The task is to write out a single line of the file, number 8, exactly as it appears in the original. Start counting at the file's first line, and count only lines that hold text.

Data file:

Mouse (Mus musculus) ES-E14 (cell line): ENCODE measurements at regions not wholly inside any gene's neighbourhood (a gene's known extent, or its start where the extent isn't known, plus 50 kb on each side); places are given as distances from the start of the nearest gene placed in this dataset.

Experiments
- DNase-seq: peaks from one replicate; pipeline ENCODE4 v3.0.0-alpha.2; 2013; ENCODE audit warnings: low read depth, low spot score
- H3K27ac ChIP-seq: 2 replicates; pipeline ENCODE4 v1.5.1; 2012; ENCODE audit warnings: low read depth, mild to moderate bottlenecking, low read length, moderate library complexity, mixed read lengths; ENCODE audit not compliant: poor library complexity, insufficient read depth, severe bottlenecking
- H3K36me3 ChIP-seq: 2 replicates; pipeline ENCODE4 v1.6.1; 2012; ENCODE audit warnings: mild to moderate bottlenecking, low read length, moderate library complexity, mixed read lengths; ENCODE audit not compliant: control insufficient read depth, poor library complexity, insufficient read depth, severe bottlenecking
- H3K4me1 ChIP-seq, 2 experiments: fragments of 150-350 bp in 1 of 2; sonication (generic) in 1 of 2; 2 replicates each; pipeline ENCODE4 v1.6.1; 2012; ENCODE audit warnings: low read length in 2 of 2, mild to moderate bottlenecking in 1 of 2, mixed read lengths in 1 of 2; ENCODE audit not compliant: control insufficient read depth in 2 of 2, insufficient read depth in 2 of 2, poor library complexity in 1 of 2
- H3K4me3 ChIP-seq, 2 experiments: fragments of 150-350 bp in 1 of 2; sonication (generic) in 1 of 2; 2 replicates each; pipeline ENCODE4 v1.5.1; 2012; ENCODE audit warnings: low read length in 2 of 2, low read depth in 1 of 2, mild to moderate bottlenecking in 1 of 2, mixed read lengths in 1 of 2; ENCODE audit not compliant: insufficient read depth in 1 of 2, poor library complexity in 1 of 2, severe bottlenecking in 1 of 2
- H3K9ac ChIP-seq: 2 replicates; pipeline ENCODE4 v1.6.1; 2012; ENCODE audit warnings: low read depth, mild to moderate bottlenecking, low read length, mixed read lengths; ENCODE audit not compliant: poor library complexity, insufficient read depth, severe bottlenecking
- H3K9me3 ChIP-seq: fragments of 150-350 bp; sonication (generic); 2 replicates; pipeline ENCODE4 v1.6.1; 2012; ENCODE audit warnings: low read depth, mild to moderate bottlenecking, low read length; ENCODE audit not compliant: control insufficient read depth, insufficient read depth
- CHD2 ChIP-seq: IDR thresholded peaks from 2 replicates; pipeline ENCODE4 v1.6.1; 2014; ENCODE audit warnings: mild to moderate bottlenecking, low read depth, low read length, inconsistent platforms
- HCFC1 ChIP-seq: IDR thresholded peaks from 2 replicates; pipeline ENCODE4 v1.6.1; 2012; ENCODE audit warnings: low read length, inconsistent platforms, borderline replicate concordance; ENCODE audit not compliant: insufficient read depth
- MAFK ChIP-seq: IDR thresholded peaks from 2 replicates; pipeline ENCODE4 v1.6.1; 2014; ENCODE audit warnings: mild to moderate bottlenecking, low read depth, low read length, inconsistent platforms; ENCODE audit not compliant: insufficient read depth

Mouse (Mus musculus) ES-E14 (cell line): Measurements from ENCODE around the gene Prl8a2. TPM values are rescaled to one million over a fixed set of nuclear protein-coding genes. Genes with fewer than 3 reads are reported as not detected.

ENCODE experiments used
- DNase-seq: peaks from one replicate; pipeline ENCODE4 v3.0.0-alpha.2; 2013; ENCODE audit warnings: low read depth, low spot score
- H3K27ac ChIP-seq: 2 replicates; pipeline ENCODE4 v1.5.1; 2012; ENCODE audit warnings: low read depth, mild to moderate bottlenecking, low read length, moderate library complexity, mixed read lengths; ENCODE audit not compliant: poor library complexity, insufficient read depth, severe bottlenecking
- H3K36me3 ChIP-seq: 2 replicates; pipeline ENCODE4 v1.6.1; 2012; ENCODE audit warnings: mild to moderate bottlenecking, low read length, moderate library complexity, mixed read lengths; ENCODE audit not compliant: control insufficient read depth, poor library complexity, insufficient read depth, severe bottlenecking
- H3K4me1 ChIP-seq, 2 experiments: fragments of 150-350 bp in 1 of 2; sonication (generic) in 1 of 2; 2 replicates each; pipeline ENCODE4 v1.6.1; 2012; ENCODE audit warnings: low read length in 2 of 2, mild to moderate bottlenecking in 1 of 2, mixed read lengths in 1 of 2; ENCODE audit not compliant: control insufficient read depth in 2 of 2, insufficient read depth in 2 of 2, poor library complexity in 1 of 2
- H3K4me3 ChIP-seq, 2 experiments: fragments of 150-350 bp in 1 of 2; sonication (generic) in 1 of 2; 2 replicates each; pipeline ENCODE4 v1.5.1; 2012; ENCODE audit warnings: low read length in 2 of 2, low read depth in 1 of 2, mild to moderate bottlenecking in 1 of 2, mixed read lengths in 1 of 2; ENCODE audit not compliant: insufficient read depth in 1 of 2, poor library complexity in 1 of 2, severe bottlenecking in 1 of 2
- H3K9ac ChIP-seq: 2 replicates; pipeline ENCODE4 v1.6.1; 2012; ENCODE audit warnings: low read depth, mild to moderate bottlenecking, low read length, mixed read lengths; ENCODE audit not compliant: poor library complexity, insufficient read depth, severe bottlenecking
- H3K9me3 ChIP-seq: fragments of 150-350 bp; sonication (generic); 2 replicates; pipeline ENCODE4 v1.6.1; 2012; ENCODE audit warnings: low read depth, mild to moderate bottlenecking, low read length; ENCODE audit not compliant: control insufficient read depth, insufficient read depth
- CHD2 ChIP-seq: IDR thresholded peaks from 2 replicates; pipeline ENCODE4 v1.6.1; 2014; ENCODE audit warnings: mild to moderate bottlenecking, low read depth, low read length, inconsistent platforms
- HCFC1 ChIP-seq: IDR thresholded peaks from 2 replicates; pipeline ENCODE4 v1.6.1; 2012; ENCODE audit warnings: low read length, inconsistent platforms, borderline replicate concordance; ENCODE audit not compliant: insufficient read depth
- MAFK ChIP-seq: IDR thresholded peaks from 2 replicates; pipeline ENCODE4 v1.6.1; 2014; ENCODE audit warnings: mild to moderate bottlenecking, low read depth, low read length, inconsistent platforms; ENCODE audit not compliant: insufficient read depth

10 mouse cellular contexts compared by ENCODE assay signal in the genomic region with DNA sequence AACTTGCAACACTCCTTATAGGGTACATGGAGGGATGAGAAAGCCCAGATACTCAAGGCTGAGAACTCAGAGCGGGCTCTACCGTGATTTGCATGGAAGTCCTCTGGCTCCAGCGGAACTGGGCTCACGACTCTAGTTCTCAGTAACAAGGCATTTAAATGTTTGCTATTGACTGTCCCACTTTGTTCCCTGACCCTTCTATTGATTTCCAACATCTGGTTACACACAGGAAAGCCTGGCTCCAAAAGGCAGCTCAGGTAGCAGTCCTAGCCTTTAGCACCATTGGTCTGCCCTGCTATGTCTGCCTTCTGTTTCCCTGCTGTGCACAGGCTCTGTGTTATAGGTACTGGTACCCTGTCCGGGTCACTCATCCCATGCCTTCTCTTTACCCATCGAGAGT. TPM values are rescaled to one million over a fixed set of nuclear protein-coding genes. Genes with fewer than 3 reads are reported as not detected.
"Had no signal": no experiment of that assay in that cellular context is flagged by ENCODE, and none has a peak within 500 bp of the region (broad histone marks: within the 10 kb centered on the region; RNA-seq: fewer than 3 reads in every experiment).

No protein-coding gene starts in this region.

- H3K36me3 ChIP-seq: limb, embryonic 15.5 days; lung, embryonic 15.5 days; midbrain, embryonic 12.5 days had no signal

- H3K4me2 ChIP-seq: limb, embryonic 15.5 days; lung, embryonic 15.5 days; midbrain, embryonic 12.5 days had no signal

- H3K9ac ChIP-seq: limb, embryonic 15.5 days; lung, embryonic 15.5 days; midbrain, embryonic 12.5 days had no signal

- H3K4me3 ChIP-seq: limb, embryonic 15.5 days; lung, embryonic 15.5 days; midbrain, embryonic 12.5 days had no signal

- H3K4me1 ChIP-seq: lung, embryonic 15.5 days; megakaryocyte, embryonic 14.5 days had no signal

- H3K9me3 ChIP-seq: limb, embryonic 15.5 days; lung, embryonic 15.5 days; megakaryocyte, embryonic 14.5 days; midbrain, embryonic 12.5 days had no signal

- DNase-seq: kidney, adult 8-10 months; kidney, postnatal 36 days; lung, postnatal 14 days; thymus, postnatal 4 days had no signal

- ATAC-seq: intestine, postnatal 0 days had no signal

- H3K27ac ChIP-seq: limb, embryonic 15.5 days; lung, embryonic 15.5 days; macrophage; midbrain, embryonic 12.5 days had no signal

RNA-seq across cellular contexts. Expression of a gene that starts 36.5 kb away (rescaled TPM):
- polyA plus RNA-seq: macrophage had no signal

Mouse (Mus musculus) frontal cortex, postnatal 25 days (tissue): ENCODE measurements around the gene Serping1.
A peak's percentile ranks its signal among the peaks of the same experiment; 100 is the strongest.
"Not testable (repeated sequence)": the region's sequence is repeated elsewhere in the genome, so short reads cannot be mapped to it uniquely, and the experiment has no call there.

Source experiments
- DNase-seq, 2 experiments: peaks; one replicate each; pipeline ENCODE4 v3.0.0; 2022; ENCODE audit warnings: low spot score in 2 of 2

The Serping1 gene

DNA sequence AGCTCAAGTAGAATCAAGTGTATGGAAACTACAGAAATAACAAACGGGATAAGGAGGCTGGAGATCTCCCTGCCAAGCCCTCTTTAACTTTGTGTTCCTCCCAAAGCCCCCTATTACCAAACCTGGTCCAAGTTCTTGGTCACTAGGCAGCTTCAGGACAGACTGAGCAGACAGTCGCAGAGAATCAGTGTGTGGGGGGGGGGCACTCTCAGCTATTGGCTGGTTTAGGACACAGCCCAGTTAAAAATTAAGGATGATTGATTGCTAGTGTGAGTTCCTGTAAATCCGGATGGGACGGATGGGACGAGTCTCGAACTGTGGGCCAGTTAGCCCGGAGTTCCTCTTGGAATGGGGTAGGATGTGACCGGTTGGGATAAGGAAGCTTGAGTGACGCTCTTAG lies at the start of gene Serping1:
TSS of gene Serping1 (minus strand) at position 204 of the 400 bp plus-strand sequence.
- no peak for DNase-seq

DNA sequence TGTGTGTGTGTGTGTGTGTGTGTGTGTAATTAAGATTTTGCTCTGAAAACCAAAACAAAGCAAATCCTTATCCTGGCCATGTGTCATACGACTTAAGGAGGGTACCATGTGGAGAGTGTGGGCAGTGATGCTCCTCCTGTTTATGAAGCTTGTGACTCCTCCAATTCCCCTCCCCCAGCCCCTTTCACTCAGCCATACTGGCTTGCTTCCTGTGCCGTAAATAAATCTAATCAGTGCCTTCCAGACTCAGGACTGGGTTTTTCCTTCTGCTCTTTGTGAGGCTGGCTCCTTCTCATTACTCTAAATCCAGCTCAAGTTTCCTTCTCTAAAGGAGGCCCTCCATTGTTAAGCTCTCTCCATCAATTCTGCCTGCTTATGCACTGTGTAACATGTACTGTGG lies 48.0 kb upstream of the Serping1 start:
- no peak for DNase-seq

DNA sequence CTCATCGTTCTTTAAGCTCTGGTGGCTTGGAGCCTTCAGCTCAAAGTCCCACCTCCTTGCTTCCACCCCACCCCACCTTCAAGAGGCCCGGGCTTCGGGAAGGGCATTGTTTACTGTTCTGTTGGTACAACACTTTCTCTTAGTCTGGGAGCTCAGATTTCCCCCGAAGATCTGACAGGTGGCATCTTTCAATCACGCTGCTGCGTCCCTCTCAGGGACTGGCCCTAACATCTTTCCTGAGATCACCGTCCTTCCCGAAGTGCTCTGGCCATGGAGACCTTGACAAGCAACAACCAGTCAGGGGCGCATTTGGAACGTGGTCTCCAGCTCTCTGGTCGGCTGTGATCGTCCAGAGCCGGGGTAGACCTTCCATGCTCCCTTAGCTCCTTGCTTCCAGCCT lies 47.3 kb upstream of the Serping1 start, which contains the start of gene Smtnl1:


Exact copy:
- H3K9ac ChIP-seq: 2 replicates; pipeline ENCODE4 v1.6.1; 2012; ENCODE audit warnings: low read depth, mild to moderate bottlenecking, low read length, mixed read lengths; ENCODE audit not compliant: poor library complexity, insufficient read depth, severe bottlenecking